On the East Coast, June 1 marks the start of hurricane season. In the Tri-State, it’s the start of just as dreaded a time: road construction season.
This summer promises to be a very active season, too, with major work scattered throughout the Tri-State, according to the Ohio Department of Transportation and the Kentucky Transportation Cabinet.
If there’s one overarching principle to take to heart over the next few months, it might be this: avoid I-75. That’s nothing new for some, since the massive reconstruction of the artery through Cincinnati has vexed motorists for a few years already, but there’s still no relief in sight — and there will be new headaches, too.
The new Hopple Street interchange is nearly completed, so those headed to and from the University of Cincinnati — or to FC Cincinnati matches — will have an easier time getting in and out of Clifton, University Heights and Corryville. The interstate itself, though, is still very much a work in progress, with a new traffic pattern implemented just last month. With vehicles now routed to the outside lanes, the focus now shifts to rebuilding the center lanes and median.
That won’t be done until summer 2017.
Work also continues on replacing the railroad bridge over the expressway just south of the Norwood Lateral.
The other big Cincinnati project is the creation of a new I-71 interchange at Martin Luther King Drive. Intended to improve access and spur development of the city’s Uptown neighborhoods, particularly Avondale, it was put on a fast track by Gov. John Kasich. Even on a fast track, the complicated plan is taking years to build from scratch. (It includes moving and rebuilding bridges, for example, and rebuilding ramps to and from William Howard Taft Road.)
While some facets of the project will be finished this summer, the whole thing will take at least another year to complete.
Also on I-71, the three-year rehabilitation of the Lytle Tunnel continues. This is the second year, if you’re counting.
Northern Kentucky drivers who may have laughed at the woes of their Ohio neighbors won’t be laughing any more. Northbound lanes of I-71/75 are slated to be rebuilt this summer from about the I-275 interchange to Dixie Highway. The overall construction zone, though, will stretch to Kyles Lane. Northbound traffic will be rerouted onto some of the southbound lanes, so expect slow going all summer.
North of the city, the replacement of Ohio’s tallest bridge continues in Warren County. Half of the new Jeremiah Morrow Bridge is finished, and I-71 traffic is using it while the other half is rebuilt. That’s not likely to be done this summer, either.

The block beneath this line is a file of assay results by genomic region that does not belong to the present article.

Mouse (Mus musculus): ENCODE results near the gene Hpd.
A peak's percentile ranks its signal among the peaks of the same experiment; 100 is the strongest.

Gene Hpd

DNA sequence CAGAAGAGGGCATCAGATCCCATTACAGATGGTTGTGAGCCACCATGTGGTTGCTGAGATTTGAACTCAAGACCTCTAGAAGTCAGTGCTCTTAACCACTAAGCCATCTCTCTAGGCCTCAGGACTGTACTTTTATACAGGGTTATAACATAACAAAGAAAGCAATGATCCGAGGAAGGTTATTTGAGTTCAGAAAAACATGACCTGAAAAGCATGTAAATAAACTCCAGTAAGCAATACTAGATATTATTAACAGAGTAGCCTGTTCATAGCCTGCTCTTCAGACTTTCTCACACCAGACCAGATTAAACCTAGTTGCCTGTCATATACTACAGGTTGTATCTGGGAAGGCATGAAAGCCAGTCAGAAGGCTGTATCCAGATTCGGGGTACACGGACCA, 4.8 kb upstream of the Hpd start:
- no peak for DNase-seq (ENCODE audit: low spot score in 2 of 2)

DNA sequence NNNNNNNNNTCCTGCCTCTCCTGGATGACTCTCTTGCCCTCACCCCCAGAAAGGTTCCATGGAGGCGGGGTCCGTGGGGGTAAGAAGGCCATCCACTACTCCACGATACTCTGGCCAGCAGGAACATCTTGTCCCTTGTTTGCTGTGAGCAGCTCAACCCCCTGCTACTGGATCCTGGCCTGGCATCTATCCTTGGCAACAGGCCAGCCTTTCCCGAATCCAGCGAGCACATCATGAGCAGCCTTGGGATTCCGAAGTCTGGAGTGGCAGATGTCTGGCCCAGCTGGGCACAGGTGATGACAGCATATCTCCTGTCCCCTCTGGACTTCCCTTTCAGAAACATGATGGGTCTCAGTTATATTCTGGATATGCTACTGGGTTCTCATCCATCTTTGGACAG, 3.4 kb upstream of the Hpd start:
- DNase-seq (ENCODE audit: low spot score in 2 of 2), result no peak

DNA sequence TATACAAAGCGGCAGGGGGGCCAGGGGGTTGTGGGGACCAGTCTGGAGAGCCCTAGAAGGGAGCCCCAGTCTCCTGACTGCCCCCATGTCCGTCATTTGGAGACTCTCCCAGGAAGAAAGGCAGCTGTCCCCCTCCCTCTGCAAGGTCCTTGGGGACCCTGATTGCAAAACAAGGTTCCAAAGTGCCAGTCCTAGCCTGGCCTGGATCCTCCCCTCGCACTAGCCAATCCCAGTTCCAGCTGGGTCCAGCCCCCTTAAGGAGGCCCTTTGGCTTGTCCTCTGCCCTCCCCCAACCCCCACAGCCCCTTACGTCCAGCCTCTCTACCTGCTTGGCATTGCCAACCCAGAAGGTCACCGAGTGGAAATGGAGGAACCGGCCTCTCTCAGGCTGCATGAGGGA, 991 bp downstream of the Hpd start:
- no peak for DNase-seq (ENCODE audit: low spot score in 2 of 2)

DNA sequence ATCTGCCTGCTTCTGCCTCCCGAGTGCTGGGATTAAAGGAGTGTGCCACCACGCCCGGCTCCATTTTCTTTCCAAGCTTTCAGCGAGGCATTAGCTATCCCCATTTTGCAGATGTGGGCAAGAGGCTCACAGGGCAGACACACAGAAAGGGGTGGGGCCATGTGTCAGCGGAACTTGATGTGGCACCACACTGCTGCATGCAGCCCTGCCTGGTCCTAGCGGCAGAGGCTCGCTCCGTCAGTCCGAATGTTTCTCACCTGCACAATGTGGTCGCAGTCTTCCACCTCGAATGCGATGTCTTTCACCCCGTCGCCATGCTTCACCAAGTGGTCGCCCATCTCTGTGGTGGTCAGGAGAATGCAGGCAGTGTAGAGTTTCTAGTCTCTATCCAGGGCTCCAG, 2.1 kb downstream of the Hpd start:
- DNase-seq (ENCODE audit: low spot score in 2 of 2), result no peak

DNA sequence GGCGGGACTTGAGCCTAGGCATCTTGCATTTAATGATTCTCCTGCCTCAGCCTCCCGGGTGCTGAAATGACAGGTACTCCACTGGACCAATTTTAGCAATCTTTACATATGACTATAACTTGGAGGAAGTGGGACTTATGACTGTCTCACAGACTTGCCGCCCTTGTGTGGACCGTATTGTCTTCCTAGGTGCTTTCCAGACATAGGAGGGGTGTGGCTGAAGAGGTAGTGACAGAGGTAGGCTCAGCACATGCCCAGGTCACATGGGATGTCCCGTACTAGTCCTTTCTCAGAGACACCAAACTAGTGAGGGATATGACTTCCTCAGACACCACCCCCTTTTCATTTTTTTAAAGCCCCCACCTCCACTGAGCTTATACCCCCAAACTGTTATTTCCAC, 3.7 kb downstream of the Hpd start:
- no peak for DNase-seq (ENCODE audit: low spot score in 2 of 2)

Just outside Oxford, U.S. 27 is getting a major facelift. It’s being widened south of Miami University’s home, and culverts are being repaired and replaced north of McGonigle and south of Millville.
Not on the same scale as these major undertakings, these big efforts are worth noting:
- A new bridge for North Bend Road is being built over I-74. It won’t be done until 2017.
- The intersection of Beechmont Avenue and Five Mile Road is being reconfigured into what’s called a continuous flow intersection, one of the first in the region.
- The extension of Ky. 9, better known as the AA Highway, to the Ohio River continues with construction on downtown Newport’s western edge.
The map below offers a guide to the largest projects scheduled for this summer across Greater Cincinnati. It’s assembled with data from ODOT’s District 8 and the Transportation Cabinet’s District 6.
Keep in mind, though, that it’s only part of the picture. Repaving and rehabilitation projects by counties and municipalities, several of them pretty large-scale, will dot the landscape. Several offer a guide to the work they’ve scheduled, so take a look and don’t get a bad surprise one Monday on your way to work.
Keep tabs on construction
Ohio Department of Transportation: The District 8 website posts releases on the latest closings and construction schedules. That includes work on I-71, I-75, U.S. 27 and U.S. 50. The district includes all of Southwest Ohio.
Hamilton County: The site of Engineer Theodore Hubbard includes a couple of useful links:
- A road-closure advisory.
- The office’s 2016 annual report. It holds a trove of information on the road projects the county plans to tackle this year. It’s a great resource for finding out whether your neighborhood will see barrels this summer.
City of Cincinnati: The Department of Transportation and Engineering offers information on the city’s street rehabilitation program, through which neighborhoods are targeted on a three-year cycle. Cincinnati also offers the RoadmapCincy tool — it has Twitter and Facebook feeds, too — to track street closures downtown and in Over-the-Rhine.
Follow Thomas Consolo on Twitter: @tconsolo_news.
Customize your view of the map below by clicking the icon left of the tile. You can choose which layers to display. Click on each item for a brief description.